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NEW YORK — In the words of his coach Patrick Sang, Kenyan Geoffrey Kamworor is a new man, a ferocious competitor ready to soar into the upper echelons of elite marathoning. Having never broken 2:06 for the marathon, Kamworor’s year thus far gives him more than enough reasons to believe he can join reigning champion Wilson Kipsang and Boston Marathon winner Lelisa Desisa at the head of the field of Sunday’s New York City Marathon.
The 22-year-old Kamworor has thrived in the last year and a half. In 2014 he won the IAAF World Half-Marathon Championships in Denmark. Since March of this year, he’s claimed a gold medal at the 2015 IAAF World Cross Country Championships and added a silver in the IAAF World Championships 10,000m on the track. But it’s what happens in between races that has prepared Kamworor to be the next great Kenyan to win here on Sunday.
“I have been running together with Eliud Kipchoge and Stephen Kiprotich, and we have prepared together,” said Kamworor, speaking softly to reporters less than 48 hours from the race’s start. “It really gives me a lot of morale as I really worked hard, and it gave me confidence to run the New York Marathon. I hope to do the best I can.”
Training in the village of Kaptagat, Kenya, Kamworor has been part of an elite group that includes the aforementioned Kipchoge—this year’s London Marathon and Berlin Marathon champion—as well as Olympic and World Championships gold medalist Kiprotich. Working together, the trio have emerged and blossomed on the world scene: Kipchoge and Kiprotich in the marathon, and Kamworor across a variety of events.
But now, Kamworor is ready to take the next step and join his colleagues as a global marathon force.
Kamworor was always anxious to become an elite marathoner, Sang said. At points the Kenyan had to be held back out of fear of reaching peak performance too early. In his younger days, Kamworor paced Haile Gebrselassie and Patrick Makau to world records, further inspiring him to master the 26.2-mile distance.
However, Kamworor experienced problems over the course of his first five full marathons. In contention for wins in Berlin, Rotterdam, and Tokyo between 2012 and 2014, he’d consistently struggle after reaching 35 kilometers. His legs would give way, and he’d fall off pace. He hadn’t done enough specific endurance training to sustain a hard tempo.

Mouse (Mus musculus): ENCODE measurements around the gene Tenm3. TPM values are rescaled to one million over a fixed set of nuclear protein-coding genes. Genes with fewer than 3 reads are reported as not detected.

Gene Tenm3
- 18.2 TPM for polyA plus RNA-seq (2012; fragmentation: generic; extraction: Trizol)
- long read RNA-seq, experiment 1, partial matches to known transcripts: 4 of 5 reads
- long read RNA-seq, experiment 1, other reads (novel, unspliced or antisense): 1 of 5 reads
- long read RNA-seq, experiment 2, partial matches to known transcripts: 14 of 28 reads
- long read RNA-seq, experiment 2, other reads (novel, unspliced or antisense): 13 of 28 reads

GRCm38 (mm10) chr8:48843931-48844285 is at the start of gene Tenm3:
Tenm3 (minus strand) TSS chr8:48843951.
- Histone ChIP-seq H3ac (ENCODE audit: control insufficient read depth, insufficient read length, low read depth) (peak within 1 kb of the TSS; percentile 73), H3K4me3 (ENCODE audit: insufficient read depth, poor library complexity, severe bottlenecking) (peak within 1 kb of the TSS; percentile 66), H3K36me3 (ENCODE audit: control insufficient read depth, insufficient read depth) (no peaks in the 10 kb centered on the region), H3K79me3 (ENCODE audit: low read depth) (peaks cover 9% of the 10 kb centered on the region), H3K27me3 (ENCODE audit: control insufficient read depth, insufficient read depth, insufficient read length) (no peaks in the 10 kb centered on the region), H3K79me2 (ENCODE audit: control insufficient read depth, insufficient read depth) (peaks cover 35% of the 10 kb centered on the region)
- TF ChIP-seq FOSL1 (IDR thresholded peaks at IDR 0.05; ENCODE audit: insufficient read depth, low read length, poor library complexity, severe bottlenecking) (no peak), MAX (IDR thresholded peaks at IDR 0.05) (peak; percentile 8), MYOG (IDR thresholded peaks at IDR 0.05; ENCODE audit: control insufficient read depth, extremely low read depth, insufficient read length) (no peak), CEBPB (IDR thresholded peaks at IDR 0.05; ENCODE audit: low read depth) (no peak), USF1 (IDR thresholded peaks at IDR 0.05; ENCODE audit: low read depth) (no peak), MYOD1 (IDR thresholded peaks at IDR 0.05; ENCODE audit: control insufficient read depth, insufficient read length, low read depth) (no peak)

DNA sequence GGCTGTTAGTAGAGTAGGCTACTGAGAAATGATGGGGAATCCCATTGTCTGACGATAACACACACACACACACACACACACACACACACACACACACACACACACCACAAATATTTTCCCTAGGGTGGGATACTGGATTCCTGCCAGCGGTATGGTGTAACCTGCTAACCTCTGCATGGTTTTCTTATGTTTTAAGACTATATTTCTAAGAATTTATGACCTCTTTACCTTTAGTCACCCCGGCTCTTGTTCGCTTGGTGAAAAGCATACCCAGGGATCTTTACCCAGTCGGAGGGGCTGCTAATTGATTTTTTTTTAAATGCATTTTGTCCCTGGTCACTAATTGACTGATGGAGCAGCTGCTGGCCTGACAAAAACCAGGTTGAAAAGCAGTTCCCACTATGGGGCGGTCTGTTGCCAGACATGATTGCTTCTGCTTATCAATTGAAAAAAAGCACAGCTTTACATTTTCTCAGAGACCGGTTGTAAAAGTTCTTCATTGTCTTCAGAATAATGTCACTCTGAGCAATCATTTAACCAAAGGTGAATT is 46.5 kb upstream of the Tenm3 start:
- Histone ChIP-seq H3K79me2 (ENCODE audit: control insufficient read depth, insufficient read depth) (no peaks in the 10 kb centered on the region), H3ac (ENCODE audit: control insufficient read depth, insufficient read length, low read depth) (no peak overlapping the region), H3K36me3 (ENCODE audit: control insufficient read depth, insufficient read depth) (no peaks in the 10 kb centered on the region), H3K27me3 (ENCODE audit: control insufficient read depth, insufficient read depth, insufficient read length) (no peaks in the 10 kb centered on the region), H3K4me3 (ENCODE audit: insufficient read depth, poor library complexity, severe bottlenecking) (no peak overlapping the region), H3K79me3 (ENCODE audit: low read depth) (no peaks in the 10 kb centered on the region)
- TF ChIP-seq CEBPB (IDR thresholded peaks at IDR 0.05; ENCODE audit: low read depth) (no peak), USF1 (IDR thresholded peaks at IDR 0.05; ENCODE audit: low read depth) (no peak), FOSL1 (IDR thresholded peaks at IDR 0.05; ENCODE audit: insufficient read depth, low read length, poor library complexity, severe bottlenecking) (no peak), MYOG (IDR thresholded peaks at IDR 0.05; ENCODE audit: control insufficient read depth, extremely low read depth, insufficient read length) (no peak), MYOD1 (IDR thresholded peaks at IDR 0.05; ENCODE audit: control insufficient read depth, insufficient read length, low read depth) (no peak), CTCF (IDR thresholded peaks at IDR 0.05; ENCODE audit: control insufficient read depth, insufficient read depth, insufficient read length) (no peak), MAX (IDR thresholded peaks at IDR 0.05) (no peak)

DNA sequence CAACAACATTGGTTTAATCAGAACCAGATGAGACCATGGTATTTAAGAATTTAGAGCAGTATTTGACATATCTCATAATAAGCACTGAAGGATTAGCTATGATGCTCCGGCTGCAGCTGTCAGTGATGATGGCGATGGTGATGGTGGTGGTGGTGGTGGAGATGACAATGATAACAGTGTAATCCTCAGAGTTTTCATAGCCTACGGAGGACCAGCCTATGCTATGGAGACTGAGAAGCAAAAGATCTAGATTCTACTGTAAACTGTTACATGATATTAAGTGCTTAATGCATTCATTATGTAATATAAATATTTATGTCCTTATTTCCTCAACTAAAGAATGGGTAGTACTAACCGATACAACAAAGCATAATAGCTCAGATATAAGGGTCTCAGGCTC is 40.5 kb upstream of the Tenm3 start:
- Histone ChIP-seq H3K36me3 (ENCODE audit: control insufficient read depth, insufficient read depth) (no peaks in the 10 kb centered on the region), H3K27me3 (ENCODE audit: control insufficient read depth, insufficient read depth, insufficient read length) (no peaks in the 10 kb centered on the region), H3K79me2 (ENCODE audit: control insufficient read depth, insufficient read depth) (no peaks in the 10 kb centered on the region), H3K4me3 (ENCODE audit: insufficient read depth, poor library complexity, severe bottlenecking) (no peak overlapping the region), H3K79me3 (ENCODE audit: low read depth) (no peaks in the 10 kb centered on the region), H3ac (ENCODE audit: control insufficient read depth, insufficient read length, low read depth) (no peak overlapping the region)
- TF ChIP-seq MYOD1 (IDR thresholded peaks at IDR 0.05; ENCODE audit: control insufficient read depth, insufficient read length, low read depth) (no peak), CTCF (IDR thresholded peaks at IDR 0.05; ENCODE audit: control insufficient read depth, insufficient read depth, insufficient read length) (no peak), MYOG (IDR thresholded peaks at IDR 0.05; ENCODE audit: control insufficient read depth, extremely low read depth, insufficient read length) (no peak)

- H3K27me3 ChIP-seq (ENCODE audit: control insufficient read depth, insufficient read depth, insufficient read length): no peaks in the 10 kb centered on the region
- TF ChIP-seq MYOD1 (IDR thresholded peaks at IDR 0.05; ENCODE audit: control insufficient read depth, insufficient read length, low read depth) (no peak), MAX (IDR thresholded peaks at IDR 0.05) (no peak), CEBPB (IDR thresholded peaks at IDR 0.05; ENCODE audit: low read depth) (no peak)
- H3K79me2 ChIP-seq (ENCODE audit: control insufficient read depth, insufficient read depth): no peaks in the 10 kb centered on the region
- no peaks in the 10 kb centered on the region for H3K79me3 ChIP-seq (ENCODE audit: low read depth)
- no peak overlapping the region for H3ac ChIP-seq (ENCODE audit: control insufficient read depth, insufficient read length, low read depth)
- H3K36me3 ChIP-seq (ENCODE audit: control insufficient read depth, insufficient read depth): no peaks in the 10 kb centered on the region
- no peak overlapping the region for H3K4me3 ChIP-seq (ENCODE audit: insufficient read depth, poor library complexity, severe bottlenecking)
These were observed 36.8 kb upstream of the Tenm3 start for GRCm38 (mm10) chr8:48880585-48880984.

Now, Sang says, Kamworor is better prepared for the distance and the many bridges and hills that dot New York’s course. He’s run 30- to 40-kilometer long runs twice a week, and is motivated to put his past marathon gaffes in the rear view mirror. This course should suit Kamworor well, a far cry from the speed oriented flat stretches in Berlin and Rotterdam.
“So far I have been running good in marathons, good times, 2:06. But I have never won a marathon,” said Kamworor. “But I am really working hard to win a marathon. Yes, this one I feel prepared and feel better because I prepared well. I trained hard for this race. And I trained with one goal, to do the best.”
When asked to rank and compare Kamworor to other runners he’s coached, the world renowned Sang immediately lists his pupil as a talent equal to Kipchoge and Emmanuel Mutai. As far as his mentality and outlook, Sang says Kamworor is on a level all his own.
Even if Kamworor wins on Sunday and subsequently becomes the next great Kenyan marathoner (joining the 12 other Kenyan men who have won since 1987), he won’t make the full transition to 42.195 kilometers. In 2016 Kamworor will stay on the track in the 10,000, seeking to dethrone reigning Olympic and world champion Mo Farah. The 2020 Olympic Marathon is in the plan, however, Sang confirmed.
“I would say half-marathon [is his best distance]. But of course we can adjust it for the 10,000m and marathon. Those are the things we are doing now to see what he can achieve,” he said. “I think in the long run he can achieve the best in the marathon.”
On Sunday, it will be interesting to see if Kamworor rises to the occasion and strikes it big by breaking the tape first in Central Park.
“For me, actually, it is like a stepping stone. Running cross country is doing my speed and endurance; running half-marathon is like doing speed and endurance; running on the track was like doing speed work. So running the marathon I don’t see any problem because what I have been doing is long runs and endurance,” he said. “The real work was on the long runs… It gives me moral to become a great marathon runner.”